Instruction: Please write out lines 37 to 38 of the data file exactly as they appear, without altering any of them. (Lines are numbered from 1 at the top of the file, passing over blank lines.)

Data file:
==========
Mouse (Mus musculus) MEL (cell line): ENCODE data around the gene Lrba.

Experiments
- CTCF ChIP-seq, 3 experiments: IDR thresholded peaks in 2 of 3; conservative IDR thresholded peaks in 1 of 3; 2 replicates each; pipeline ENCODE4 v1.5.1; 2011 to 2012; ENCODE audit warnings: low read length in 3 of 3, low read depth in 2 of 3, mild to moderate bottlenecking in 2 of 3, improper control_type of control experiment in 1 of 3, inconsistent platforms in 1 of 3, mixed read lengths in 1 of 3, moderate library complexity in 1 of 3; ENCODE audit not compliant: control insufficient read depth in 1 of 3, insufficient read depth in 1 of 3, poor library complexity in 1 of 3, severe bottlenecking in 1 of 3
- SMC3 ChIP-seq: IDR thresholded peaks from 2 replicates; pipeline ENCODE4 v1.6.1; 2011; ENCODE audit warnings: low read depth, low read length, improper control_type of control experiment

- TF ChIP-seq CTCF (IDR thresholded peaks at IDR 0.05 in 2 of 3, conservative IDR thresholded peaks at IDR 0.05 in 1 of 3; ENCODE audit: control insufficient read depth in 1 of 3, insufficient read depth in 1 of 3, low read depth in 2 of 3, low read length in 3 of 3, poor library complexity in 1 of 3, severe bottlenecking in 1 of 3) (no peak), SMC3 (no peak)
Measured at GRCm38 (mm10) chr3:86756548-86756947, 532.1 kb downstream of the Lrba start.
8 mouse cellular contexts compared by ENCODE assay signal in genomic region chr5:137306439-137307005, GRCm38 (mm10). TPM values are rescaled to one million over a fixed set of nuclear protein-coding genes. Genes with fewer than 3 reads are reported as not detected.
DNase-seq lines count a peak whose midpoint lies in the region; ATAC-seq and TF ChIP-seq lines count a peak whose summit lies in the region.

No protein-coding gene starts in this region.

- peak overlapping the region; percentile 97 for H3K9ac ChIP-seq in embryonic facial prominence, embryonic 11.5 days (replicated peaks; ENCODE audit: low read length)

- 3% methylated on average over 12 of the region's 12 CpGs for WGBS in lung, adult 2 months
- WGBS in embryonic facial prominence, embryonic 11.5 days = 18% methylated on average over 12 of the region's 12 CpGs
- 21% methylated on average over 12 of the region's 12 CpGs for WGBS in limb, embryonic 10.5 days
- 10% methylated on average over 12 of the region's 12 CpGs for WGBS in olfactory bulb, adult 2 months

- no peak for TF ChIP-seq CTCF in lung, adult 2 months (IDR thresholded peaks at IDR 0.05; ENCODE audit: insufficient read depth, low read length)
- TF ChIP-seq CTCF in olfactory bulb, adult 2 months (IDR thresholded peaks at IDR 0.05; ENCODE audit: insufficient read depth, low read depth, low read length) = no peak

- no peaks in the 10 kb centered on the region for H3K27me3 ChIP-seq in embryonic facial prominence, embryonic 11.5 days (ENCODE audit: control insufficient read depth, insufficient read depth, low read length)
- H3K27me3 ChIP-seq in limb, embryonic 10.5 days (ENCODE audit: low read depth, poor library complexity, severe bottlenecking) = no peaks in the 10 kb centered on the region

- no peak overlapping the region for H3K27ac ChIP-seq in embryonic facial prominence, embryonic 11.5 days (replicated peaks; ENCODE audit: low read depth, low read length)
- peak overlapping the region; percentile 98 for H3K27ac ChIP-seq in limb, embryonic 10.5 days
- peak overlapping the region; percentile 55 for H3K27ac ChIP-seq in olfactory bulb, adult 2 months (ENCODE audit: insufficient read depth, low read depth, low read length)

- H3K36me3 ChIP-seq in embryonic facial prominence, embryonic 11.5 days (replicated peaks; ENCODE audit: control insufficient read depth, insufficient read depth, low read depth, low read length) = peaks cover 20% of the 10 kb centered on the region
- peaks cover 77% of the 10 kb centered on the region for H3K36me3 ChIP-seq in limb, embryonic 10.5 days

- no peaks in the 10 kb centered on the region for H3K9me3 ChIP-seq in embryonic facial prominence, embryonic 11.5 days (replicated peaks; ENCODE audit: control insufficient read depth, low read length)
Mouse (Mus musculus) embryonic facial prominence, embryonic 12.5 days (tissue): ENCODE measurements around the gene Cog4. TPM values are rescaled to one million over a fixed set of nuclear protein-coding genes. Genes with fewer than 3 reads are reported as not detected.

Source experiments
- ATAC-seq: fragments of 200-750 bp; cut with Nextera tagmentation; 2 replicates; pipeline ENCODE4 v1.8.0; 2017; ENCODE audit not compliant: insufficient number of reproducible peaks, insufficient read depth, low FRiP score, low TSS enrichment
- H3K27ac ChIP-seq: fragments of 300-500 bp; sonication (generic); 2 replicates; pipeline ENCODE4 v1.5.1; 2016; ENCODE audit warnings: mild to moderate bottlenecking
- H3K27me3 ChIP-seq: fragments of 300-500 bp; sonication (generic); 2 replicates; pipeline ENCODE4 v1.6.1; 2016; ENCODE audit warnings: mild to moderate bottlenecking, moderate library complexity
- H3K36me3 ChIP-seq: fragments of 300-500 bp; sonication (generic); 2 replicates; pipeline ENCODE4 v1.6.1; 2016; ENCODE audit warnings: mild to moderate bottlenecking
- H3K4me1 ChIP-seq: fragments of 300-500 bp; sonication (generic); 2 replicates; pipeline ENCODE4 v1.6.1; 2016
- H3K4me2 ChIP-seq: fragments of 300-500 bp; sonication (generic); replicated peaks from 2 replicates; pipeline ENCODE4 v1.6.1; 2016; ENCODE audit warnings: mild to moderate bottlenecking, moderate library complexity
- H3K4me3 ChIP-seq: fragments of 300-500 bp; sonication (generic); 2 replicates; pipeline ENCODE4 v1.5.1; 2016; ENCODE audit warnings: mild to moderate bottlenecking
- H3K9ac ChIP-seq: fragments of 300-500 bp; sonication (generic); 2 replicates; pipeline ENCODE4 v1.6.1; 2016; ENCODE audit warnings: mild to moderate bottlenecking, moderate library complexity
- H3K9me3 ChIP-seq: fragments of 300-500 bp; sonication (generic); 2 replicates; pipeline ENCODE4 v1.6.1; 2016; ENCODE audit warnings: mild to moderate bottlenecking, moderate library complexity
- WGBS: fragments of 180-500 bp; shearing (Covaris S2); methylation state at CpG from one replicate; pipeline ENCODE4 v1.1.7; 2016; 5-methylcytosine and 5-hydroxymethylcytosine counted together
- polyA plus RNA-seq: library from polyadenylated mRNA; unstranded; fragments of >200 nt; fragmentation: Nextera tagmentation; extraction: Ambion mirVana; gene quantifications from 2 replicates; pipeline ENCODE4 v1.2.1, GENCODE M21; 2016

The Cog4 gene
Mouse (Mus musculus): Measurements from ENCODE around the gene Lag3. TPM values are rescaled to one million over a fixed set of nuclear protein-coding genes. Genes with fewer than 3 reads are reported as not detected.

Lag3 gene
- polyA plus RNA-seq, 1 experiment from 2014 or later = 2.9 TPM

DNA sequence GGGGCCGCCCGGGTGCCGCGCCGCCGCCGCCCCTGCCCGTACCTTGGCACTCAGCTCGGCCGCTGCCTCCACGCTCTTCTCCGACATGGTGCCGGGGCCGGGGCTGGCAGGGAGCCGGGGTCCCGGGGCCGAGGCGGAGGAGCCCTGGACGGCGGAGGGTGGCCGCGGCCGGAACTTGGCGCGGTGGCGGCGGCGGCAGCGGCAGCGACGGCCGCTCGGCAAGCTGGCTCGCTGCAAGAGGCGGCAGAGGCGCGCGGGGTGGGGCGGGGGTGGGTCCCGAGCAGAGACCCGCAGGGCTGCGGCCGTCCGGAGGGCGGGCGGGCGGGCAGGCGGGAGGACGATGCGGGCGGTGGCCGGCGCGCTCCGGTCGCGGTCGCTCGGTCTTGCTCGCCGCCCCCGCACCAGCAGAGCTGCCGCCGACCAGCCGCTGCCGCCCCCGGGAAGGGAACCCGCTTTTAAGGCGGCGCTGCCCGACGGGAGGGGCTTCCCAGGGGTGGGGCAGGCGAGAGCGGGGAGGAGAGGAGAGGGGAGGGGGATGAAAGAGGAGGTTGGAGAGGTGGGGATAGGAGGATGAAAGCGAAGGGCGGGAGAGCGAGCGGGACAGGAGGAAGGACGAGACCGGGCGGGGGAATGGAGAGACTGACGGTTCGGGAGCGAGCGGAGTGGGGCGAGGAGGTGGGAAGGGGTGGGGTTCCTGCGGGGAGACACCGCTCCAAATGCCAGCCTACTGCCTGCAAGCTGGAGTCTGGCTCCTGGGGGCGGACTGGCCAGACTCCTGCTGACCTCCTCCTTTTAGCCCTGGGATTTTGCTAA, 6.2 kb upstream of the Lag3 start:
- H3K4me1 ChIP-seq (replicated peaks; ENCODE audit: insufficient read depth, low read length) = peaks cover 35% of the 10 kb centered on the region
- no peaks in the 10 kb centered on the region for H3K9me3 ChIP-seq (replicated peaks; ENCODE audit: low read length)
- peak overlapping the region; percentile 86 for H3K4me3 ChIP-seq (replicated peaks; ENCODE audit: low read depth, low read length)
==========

- polyA plus RNA-seq: library from polyadenylated mRNA; unstranded; fragments of >200 nt; fragmentation: Nextera tagmentation; extraction: Ambion mirVana; gene quantifications from 2 replicates; pipeline ENCODE4 v1.2.1, GENCODE M21; 2016

The Cog4 gene